The world is filled with all kinds of dangerous creatures. We all know to stay away from lions, tigers, and bears, right? But did you ever think that the most dangerous creatures out there might be small enough to fit in your purse or pocket? Today we have a look at some of the tiniest, but most deadly, creatures on the planet.
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6. TseTse Fly
Name one thing worse than snails: Parasites. The tsetse fly is what’s known as an obligate parasite, which means that it’s basically a vampire. It feeds off the blood of other animals in order to stay alive. Now, that isn’t what makes this fly dangerous–it isn’t going to drain your blood in a hurry. However, because it feeds on one animal to the next, it has an unparalleled ability to transmit disease.
In particular, the tsetse fly transmits African Trypanosomiasis or Sleeping Sickness. Not a virus or bacteria, sleeping sickness is caused by a microscopic parasite in the blood. Symptoms include anemia, fever, headache, and joint pain in the first stage; confusion, tremors, paralysis, and characteristic fatigue in the second stage. Without treatment, it is 100% fatal.
A lot like the tsetse fly, it isn’t necessarily the flea that is among the most dangerous critters in the world; instead, it’s what the flea is harboring. Rodent fleas are known to sometimes carry a bacterium called Yersinia Pestis. This bacterium is the cause of the bubonic and septicemic plague. Pneumonic plague is then transmitted through inhalation of saliva from a person suffering from the aforementioned plague variations. Still with us?
The outbreak of the plague in Europe peaked during 1347 to 1351 and was responsible for reducing the entire population of Europe by an estimated 40-60%. That’s as high as 200 million people and some historians would argue that number is tame.
And if you think the Black Plague is a thing of the past, think again. There was an outbreak recently in October of 2017 in Madagascar with nearly 700 infected. According to the CDC, there are anywhere between 1 and 17 cases reported each year.
4. Brazilian Wandering Spider
For a spider to be considered a threat to humans, you know it has to kind of be a big deal. Sure, everyone hates spiders. They’re creepy, with too many eyes and too many legs. They’re too fast and they get into your blankets and pillows and well, you know the drill. They’re scary, but more often than not…they’re harmless.
Well, not the Brazilian Wandering Spider. These are scary and dangerous. According to some studies, their bite is capable of delivering a lethal dose to a human being, especially if that human being is a child.
Perhaps even more terrifying is that these spiders do not build webs. Instead, they are known as active hunters. They aren’t called “wandering spiders” for no reason; they literally wander on the forest floor and hunt prey at night–either by full on attack or ambush.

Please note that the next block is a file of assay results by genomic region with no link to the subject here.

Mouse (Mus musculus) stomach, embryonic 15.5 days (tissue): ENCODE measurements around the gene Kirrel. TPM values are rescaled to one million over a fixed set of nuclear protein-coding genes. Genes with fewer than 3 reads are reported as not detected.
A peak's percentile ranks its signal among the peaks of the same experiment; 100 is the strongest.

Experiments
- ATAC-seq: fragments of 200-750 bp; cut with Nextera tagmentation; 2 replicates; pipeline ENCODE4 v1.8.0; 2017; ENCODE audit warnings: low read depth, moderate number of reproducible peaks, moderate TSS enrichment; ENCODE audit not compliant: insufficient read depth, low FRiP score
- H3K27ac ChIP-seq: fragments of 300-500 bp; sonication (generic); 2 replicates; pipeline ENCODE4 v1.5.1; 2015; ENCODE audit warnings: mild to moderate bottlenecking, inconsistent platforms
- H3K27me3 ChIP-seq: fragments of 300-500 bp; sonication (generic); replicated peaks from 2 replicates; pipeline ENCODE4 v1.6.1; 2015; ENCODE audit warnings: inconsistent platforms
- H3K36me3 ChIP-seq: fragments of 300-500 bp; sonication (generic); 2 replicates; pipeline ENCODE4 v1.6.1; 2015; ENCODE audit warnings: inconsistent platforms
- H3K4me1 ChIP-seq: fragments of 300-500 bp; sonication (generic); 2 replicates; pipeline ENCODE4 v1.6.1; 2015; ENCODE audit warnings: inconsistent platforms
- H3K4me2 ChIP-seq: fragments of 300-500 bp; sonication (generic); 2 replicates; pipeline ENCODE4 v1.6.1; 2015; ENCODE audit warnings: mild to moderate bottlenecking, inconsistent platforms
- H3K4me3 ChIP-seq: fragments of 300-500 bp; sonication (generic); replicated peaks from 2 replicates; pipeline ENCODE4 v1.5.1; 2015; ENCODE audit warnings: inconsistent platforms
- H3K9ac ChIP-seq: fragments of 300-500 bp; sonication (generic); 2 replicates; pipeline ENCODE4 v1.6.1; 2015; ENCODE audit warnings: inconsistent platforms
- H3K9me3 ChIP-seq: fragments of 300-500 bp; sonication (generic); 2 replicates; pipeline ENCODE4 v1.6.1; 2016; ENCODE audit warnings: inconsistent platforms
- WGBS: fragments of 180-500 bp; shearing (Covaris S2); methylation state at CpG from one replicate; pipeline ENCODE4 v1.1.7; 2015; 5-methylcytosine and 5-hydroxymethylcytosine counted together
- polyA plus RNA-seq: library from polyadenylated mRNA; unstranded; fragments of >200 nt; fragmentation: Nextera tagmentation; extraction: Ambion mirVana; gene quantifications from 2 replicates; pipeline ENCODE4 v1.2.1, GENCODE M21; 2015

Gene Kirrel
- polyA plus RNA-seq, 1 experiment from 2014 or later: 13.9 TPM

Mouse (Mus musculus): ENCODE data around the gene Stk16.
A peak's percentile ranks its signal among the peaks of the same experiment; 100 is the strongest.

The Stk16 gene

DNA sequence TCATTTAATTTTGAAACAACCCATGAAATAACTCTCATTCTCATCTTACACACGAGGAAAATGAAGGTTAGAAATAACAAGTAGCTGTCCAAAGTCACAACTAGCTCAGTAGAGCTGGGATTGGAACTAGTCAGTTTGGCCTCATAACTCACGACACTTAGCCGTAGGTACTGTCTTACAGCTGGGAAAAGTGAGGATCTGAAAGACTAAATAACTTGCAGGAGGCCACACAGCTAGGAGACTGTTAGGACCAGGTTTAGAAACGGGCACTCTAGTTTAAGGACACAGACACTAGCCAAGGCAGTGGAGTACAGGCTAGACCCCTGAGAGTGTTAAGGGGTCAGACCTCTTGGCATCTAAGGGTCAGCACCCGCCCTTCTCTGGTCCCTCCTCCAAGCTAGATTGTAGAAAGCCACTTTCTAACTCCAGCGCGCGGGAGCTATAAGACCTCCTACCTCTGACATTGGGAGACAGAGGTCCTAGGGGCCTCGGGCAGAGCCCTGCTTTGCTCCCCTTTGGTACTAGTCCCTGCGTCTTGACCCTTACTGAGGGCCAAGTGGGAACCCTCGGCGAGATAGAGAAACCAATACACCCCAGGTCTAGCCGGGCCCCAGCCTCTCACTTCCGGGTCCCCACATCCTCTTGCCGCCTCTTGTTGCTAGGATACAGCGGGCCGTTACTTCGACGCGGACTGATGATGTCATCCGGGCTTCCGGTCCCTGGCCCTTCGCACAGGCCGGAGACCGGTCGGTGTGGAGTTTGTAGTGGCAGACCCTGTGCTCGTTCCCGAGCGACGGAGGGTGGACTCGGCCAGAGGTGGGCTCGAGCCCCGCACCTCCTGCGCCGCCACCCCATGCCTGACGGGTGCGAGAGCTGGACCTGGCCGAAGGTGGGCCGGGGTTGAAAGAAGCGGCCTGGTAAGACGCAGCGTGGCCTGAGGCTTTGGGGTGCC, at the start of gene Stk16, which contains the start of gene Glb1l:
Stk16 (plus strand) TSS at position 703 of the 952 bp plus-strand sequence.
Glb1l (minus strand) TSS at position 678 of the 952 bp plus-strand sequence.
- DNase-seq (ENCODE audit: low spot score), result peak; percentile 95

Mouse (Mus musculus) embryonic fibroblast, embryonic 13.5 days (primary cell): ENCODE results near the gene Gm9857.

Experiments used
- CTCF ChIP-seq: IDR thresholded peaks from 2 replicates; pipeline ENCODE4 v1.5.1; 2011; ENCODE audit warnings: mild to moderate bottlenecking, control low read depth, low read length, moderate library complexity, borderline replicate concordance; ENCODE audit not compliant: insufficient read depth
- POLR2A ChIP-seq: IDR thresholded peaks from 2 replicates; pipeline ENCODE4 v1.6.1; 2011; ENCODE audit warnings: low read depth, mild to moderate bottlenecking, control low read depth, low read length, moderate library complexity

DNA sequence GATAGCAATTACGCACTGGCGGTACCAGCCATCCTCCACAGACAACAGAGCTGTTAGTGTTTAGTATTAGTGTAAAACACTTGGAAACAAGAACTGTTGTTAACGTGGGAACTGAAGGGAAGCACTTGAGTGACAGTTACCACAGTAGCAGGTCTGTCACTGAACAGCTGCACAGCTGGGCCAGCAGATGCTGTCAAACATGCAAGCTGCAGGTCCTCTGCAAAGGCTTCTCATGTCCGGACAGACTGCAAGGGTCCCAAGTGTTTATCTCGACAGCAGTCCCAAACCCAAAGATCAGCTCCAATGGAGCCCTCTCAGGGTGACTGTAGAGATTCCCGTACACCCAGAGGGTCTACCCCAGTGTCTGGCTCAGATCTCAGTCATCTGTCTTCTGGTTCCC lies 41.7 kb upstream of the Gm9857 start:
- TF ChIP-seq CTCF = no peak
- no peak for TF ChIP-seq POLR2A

Remember tetrodotoxin? It isn’t only for the blue ringed octopus. It turns out a lot of creatures are in possession of the dangerous substance, the pufferfish included. Tetrodotoxin is 1200 times more deadly to humans than cyanide, and maybe we should just reiterate: there is no antidote.
When a pufferfish feels it is in danger, it inflates its body (hence, pufferfish). However, that’s only to ward off predators and that doesn’t always work. So, at the same time, it secretes tetrodotoxin onto its skin, making them not only unpalatable, but deadly.
In some places around the world, the pufferfish is often served as a delicacy. However, it can only be prepared by chefs who have trained for three or more years because one wrong move with a knife and the sashimi is contaminated with the neurotoxin. We’ll stick with California rolls for now, thanks.
2. Irukandji Jellyfish
An adult irukandji jellyfish is only one cubic centimeter, it really doesn’t get much smaller than that. Also they’re nearly transparent, so your chances of being able to see and avoid one are almost 0%. And did we mention yet that they’re one of the most venomous jellyfish in the entire world?
They only inhabit in the waters near Northern Australia, because that’s where all the most dangerous animals in the world are found.
Because the jellyfish are so small, it can be difficult to even realize you’ve been stung until about half an hour later. But you will most definitely know because when you are stung by one of these jellyfish, the symptoms are collectively known as Irukandji Syndrome, which is just as serious as it sounds. Physically, the symptoms include headaches, nausea, back pain and more. Mentally, sufferers have reported a “feeling of doom.” Makes sense.
Finally, if a person does not go into cardiac arrest, they can live through Irukandji syndrome–though it can sometimes take up to two weeks for the symptoms to dissipate completely.